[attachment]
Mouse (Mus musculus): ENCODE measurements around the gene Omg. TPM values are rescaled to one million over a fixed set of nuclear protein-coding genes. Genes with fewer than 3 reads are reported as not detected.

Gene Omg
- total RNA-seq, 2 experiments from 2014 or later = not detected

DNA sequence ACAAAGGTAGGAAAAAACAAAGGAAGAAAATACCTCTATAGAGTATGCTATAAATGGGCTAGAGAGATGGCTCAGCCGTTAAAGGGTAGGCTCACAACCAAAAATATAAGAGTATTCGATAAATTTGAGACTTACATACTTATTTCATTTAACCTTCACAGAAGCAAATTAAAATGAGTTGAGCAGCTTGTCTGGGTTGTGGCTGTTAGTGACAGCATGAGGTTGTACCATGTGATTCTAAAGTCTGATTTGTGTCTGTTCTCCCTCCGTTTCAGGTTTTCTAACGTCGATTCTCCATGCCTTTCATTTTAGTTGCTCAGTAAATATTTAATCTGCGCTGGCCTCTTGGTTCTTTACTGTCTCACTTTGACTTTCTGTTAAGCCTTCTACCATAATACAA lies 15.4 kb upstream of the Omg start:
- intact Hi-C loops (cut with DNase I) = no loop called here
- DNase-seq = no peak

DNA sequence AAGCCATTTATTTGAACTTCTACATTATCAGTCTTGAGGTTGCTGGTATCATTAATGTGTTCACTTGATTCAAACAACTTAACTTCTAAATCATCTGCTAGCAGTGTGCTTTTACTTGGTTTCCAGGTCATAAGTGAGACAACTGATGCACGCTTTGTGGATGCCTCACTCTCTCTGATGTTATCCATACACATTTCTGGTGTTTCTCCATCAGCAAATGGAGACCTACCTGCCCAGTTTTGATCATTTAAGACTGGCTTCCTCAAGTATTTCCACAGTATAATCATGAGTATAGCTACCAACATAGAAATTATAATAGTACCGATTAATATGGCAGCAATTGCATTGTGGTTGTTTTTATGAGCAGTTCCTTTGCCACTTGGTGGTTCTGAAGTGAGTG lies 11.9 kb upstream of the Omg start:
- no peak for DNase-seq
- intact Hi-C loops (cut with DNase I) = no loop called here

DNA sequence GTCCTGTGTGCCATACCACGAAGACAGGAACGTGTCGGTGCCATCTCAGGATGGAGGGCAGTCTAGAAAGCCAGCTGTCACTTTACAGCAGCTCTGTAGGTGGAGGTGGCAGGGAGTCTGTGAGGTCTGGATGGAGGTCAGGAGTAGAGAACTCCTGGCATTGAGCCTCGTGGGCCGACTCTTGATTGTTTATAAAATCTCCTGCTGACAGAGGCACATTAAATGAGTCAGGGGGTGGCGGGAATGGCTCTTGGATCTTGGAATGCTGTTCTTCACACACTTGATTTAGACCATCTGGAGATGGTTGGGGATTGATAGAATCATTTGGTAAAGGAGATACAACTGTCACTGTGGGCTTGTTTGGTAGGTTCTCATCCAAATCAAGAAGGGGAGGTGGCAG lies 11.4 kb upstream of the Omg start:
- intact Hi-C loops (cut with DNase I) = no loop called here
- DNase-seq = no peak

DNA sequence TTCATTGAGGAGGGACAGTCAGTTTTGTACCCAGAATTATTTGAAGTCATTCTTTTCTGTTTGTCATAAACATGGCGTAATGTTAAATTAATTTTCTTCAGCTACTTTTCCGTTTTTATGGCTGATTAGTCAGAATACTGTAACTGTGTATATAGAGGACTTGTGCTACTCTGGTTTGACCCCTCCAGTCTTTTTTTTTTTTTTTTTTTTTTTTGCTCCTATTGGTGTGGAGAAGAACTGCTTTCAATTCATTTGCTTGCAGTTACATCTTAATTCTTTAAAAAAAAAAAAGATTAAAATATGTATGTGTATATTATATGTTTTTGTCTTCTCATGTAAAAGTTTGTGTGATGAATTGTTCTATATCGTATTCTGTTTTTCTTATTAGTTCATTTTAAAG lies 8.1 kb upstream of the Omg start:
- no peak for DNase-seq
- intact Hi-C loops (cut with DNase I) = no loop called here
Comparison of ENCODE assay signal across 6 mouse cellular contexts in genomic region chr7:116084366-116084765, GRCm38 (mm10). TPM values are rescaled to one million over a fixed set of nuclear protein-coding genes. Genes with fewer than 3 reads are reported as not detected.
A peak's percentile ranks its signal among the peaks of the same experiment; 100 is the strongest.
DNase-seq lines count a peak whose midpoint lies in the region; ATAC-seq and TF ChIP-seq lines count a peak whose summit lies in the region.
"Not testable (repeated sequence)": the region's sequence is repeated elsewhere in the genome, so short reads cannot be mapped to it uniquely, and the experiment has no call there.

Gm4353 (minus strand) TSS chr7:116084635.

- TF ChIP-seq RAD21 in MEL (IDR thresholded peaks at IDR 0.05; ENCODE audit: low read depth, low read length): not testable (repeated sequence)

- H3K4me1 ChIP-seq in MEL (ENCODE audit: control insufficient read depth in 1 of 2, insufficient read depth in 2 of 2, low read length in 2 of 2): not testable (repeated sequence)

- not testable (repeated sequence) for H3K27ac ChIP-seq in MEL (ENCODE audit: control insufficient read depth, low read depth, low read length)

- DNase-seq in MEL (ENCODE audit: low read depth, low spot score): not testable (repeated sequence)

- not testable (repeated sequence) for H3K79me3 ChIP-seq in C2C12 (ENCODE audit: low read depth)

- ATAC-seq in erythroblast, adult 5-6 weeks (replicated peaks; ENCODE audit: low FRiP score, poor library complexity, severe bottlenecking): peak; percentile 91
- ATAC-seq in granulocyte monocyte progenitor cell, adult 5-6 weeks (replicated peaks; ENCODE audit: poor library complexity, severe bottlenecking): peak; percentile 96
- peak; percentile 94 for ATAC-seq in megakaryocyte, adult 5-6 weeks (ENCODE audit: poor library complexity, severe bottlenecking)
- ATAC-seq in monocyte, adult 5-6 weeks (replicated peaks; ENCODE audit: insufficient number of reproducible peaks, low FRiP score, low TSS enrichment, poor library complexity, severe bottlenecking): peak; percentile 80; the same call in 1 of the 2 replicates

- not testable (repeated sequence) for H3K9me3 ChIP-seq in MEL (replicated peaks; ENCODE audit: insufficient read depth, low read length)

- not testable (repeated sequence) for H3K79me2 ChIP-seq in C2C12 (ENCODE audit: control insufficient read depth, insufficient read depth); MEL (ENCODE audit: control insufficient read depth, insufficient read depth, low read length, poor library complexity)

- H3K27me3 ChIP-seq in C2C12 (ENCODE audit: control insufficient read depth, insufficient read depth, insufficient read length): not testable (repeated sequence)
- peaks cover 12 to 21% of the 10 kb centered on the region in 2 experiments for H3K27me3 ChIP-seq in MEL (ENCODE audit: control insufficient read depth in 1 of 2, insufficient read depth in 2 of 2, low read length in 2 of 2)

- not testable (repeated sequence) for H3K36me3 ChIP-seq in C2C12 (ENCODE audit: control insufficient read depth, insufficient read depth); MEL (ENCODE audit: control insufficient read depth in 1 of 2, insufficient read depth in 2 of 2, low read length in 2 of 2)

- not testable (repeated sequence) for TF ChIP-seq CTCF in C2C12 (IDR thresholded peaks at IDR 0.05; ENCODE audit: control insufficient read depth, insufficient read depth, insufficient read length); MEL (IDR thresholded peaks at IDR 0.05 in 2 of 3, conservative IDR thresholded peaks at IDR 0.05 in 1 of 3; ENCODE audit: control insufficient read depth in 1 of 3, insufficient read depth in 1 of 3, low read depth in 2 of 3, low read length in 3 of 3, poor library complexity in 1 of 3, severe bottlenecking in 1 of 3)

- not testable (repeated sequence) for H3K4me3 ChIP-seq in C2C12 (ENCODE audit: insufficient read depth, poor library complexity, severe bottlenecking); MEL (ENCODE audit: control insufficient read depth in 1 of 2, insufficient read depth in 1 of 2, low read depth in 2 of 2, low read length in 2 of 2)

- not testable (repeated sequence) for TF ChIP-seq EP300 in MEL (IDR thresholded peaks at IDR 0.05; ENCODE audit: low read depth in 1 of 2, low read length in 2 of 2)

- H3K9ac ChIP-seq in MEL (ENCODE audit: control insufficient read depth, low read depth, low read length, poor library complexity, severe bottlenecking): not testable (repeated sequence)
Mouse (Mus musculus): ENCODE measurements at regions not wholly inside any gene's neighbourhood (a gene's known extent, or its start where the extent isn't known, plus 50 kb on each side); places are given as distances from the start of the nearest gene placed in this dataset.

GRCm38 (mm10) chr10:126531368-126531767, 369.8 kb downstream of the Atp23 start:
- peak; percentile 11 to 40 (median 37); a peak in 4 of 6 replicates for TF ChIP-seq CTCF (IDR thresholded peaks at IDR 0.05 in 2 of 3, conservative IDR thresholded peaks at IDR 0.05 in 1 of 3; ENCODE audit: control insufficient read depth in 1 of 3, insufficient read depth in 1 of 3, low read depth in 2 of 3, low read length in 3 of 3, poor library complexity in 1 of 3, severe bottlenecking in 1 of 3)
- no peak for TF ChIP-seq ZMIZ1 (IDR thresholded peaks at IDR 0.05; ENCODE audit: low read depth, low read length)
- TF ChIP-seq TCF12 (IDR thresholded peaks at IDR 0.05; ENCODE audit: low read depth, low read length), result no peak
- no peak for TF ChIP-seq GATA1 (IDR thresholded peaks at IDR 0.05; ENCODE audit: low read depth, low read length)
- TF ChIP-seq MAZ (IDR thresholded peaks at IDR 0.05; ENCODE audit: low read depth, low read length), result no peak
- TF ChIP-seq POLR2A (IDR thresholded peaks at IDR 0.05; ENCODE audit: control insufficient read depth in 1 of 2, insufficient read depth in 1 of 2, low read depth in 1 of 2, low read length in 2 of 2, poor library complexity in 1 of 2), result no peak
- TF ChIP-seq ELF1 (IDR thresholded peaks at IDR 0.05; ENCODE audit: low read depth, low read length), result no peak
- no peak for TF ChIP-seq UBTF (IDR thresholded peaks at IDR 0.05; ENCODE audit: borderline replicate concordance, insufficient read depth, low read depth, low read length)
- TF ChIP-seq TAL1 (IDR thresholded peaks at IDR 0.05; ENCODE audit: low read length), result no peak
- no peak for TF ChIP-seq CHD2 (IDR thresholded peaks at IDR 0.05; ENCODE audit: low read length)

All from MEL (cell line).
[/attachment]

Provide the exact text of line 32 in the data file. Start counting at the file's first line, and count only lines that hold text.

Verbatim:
- H3K27me3 ChIP-seq in C2C12 (ENCODE audit: control insufficient read depth, insufficient read depth, insufficient read length): not testable (repeated sequence)